When designer Janet Gregg moved from New York to Charleston, South Carolina, a tip from a friend led her to purchase a Colonial-era cottage before even laying eyes on it.
The interior-designer-turned-jewelry-designer has filled the 1,040-square-foot house with an assortment of furniture styles, patterns, and textures, all ranging from classic to modern, geometric to animal print, natural to sleek.
In the living room, Gregg balanced the off-center architecture with an orderly symmetrical furniture plan and a geometric rug. As another balancing act, she centered the large painting on the room, rather than over the fireplace.
In this home, no single style or use governs what goes where. In the living room, Gregg elevated a pair of woven outdoor chairs to indoor pieces by adorning them with velvet throw pillows.
She effortlessly blends styles and periods, placing a mid-century Formica Parsons table with an antique black Chinoiserie side table.
Whether at flea markets, estate sales, or design shops, Gregg buys only things she loves. "I have a chair fetish -- I could fill a whole basement with them -- and I use chairs and stools for other purposes like book stands and side tables," she says.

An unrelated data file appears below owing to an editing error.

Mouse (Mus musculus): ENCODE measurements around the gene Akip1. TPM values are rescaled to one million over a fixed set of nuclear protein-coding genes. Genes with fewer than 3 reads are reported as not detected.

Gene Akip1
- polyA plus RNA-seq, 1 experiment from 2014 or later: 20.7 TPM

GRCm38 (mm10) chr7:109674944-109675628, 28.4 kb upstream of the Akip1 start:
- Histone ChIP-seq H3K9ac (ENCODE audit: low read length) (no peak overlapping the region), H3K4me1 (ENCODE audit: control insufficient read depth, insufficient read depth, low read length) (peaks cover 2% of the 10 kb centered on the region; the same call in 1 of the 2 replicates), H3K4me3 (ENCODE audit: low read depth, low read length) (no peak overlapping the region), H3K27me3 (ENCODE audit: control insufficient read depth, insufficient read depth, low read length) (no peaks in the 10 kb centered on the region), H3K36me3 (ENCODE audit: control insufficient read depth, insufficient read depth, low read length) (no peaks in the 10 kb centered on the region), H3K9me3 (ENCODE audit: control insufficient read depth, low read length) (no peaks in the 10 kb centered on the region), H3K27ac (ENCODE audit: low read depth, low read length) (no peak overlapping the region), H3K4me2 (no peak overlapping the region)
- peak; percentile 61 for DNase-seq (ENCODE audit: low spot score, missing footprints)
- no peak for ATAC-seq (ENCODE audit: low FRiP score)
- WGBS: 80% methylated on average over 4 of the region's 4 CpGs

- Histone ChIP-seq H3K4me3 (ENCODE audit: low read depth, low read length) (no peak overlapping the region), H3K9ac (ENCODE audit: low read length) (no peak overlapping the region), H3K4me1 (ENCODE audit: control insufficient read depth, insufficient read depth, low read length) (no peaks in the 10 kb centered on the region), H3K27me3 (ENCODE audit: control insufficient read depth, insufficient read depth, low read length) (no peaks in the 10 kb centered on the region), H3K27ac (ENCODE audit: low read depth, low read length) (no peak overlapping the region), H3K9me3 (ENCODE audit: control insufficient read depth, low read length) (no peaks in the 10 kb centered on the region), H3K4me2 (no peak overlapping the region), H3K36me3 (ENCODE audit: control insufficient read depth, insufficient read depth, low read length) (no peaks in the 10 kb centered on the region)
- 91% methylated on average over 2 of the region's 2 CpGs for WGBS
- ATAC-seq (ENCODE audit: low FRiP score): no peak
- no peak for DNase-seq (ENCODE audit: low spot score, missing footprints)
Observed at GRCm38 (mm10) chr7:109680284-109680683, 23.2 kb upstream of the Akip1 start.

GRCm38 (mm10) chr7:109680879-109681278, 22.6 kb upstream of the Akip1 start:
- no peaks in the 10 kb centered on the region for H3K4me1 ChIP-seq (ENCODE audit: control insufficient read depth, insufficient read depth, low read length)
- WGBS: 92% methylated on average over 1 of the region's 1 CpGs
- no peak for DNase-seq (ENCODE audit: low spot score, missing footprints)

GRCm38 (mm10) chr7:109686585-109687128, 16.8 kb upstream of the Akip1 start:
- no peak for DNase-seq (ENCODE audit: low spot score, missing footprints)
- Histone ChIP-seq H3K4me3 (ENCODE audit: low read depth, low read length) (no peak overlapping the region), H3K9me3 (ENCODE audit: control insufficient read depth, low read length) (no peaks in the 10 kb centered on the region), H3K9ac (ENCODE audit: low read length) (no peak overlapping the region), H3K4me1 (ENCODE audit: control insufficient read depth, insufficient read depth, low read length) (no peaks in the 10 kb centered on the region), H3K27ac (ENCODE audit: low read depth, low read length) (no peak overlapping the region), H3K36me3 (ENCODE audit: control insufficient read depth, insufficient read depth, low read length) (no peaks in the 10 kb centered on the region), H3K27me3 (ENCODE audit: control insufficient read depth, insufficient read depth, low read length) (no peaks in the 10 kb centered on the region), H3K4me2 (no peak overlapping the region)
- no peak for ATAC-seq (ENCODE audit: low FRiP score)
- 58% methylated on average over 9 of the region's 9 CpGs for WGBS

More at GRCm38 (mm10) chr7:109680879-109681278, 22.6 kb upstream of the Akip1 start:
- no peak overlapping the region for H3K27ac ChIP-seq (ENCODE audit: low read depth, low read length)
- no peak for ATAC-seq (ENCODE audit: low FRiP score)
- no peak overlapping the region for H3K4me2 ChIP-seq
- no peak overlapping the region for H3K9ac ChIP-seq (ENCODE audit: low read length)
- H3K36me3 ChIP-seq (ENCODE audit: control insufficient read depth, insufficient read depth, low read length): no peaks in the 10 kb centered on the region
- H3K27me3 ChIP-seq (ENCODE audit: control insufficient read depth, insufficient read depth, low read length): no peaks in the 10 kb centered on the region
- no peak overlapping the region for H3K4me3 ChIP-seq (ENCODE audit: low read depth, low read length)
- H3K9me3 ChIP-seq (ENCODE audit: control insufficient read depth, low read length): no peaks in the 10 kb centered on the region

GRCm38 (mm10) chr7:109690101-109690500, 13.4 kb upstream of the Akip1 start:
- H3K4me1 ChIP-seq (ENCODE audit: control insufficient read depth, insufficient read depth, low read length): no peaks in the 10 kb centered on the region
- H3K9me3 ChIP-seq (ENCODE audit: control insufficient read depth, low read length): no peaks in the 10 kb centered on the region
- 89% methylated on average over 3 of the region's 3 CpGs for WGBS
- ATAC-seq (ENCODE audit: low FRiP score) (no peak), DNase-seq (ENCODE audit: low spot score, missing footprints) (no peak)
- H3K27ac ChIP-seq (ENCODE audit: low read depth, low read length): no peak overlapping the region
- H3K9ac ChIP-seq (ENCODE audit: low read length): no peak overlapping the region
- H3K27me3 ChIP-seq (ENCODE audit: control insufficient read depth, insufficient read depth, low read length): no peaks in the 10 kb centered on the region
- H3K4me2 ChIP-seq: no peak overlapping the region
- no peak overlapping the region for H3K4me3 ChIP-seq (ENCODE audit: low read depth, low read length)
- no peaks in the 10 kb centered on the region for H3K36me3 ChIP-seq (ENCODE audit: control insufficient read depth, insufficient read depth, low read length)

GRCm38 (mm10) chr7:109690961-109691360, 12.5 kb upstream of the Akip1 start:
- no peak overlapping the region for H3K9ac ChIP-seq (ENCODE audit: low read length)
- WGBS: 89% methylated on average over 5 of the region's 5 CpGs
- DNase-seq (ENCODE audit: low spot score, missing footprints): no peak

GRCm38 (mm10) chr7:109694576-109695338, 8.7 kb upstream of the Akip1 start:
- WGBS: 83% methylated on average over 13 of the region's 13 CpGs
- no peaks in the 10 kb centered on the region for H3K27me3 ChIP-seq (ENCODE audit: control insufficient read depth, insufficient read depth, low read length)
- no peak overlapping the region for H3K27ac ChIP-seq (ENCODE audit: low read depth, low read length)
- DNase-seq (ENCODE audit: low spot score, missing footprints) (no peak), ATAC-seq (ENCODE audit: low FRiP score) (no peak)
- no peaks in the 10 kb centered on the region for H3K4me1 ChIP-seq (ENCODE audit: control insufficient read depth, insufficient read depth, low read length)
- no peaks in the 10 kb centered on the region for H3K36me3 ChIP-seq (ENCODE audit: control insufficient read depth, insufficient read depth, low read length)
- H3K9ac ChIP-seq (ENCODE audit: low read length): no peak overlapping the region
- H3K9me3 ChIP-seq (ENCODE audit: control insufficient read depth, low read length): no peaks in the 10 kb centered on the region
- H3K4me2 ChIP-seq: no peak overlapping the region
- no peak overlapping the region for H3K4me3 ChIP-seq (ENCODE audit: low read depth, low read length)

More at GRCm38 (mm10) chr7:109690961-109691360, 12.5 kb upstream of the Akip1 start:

"I don't follow decorating rules; I just know what I like. And I know nothing is permanent, which frees me up to go for a look I love. The fun part is knowing you can always change things around later."
Smitten with the idea of friends lingering over dinner, Gregg created an intimate feel in the small dining room with a dark striped wall finish she applied using torn cardboard boxes.
In a small house with few closets, creative storage solutions are a must. With no place to stash them out of sight, Gregg treats accessories like scarves, hangbags, and jewelry as decorative items that add a splash of color to the all-white table opposite her bed.
Ironically, a spacious upstairs corridor leads to tiny bedrooms. Gregg created an alluring "room" with eraser-pink walls, a console table, lamps, and a collage of favorite paintings.
In the guest bedroom, a diagonal fireplace and sloped ceiling barely left enough space for a double bed.
Gregg simplified the space with all-white bedding and added cheerful mossy green and pale aqua paint to give the walls an airy depth.